Archive of ‘information literacy’ category

History of Hungary

Rhymes from Central Europe

Rhymes from Central Europe

Norman Stone’s sparkling new book, Hungary: A Short History, is a warning against ignoring history. It presents a country that never quite “caught up” with the West, and therefore never “settled down” to a calm post-nationalist existence. The modernising influence of industrialisation has always been subsumed in the problem of borders, religions, languages, and nationalities.

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more on Hungary in this IMS blog
http://blog.stcloudstate.edu/ims?s=hungary

Copyrighted Works Freely Available

Thousands of Copyrighted Works Will Now Be Freely Available to Teachers

https://blogs.edweek.org/teachers/teaching_now/2019/01/public_domain_day.html
Why has it taken almost 100 years for these copyrights to expire? In 1999, Congress passed the Copyright Term Extension Act, which extended protections for rights holders for 20 years. That created a two-decade gap between the works of 1922—which passed into the public domain in 1998, before the law was passed—and those of 1923.
Some teachers on the lesson marketplace Teachers Pay Teachers are profiting from materials adapted or taken wholesale from other educators.
Of course, even before books, movies, and musical compositions passed into the public domain, teachers looking to reprint and distribute them in part could have claimed fair use—an exception to copyright law that allows excerpts of protected material to be used for criticism, research, journalism, or teaching without permission or payment. But what counts as fair use is decided in court, and educators could still have faced legal challenges—especially if they distributed or sold their work to other teachers.
Duke University’s Center for the Study of the Public Domain has listed (and linked to copies of) some of the most well-known titles. And the digital library HathiTrust has compiled over 50,000 works that are now freely available.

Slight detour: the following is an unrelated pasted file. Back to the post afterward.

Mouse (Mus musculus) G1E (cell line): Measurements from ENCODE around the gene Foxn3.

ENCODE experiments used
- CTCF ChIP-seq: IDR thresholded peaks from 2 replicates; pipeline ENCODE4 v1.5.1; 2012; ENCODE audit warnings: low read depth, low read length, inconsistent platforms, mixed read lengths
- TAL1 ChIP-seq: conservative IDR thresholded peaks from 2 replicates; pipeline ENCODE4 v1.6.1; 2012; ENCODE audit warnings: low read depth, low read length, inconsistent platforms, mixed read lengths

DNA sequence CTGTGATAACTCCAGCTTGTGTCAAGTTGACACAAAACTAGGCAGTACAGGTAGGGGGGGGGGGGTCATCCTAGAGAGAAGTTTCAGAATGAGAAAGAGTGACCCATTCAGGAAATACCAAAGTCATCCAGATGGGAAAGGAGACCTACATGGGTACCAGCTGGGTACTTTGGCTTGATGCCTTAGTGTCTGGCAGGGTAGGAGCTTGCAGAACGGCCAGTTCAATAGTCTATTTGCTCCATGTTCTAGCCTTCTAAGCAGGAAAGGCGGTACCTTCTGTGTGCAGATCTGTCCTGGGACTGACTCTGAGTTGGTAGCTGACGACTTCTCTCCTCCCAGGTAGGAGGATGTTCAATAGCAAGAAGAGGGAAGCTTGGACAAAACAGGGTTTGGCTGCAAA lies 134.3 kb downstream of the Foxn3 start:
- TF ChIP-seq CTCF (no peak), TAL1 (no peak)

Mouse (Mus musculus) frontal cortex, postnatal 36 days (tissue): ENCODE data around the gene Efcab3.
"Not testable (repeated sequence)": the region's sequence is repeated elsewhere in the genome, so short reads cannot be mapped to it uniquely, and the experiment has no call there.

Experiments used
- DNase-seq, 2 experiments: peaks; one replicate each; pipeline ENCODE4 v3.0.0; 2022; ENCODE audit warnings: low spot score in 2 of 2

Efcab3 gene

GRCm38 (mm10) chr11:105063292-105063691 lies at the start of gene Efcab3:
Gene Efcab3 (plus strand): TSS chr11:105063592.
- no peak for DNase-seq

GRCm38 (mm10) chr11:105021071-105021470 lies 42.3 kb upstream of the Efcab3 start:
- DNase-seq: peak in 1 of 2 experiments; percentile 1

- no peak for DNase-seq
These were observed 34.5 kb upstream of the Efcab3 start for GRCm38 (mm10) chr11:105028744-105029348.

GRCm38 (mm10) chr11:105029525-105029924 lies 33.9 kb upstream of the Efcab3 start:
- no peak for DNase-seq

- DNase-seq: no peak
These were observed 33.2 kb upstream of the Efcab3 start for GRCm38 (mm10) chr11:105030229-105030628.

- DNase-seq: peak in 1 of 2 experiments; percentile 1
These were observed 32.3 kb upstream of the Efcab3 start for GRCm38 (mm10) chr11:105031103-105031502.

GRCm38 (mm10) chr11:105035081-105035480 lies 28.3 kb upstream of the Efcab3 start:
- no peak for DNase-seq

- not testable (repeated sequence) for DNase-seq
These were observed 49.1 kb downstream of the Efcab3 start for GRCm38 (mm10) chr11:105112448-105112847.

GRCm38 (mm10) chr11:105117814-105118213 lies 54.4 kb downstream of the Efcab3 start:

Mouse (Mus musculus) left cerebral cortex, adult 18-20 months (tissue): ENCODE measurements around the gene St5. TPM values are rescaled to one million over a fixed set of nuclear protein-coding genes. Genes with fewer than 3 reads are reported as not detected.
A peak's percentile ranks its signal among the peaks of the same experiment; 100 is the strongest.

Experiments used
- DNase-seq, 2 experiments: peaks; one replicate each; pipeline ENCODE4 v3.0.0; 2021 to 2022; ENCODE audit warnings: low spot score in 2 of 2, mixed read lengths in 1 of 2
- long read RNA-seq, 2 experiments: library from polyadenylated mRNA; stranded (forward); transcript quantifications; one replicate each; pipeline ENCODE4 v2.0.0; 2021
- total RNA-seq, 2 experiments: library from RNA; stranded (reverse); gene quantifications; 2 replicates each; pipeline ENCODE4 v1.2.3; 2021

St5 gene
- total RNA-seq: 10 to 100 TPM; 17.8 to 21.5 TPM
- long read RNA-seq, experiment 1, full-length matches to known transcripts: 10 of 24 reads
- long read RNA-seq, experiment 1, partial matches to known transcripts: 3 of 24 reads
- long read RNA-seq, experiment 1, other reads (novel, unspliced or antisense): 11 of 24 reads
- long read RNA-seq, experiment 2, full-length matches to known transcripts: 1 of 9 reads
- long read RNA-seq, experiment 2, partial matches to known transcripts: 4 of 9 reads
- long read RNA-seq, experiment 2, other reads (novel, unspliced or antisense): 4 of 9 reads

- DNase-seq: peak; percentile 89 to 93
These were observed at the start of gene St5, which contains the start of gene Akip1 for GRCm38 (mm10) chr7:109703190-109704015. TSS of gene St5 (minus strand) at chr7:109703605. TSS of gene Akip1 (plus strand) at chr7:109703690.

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‘The drought is over’: mass US copyright expiry brings flood of works into public domain

https://www.theguardian.com/books/2019/jan/02/the-drought-is-over-mass-us-copyright-expiry-brings-flood-of-works-into-public-domain

 

Gettysburg Address at LC

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We’re marking the 155th anniversary of the #GettysburgAddress with a special one-day display of the Nicolay copy of the speech handwritten by Abraham Lincoln, and the #LettersToLincoln crowdsourcing transcribe-a-thon with local students and online friends! See the display in the Great Hall until 4:30 today, or find out how to get involved in the transcription project at crowd.loc.gov. #LibraryOfCongress #collections #crowdsourcing

A post shared by Library of Congress (@librarycongress) on

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more on history at this IMS blog
http://blog.stcloudstate.edu/ims?s=history

MnState OER webinar

Open Textbook Webinar — a 90-minute online meeting to learn about open textbooks.

Peer review of open textbooks is a critical component of assessing quality and supporting faculty looking for resources to use in their own classes.  After the workshop, you’ll be eligible to earn a $200 stipend if you provide a short review of an open textbook from the OpenTextbook Library.  Reviews are due 6-8 weeks following the workshop.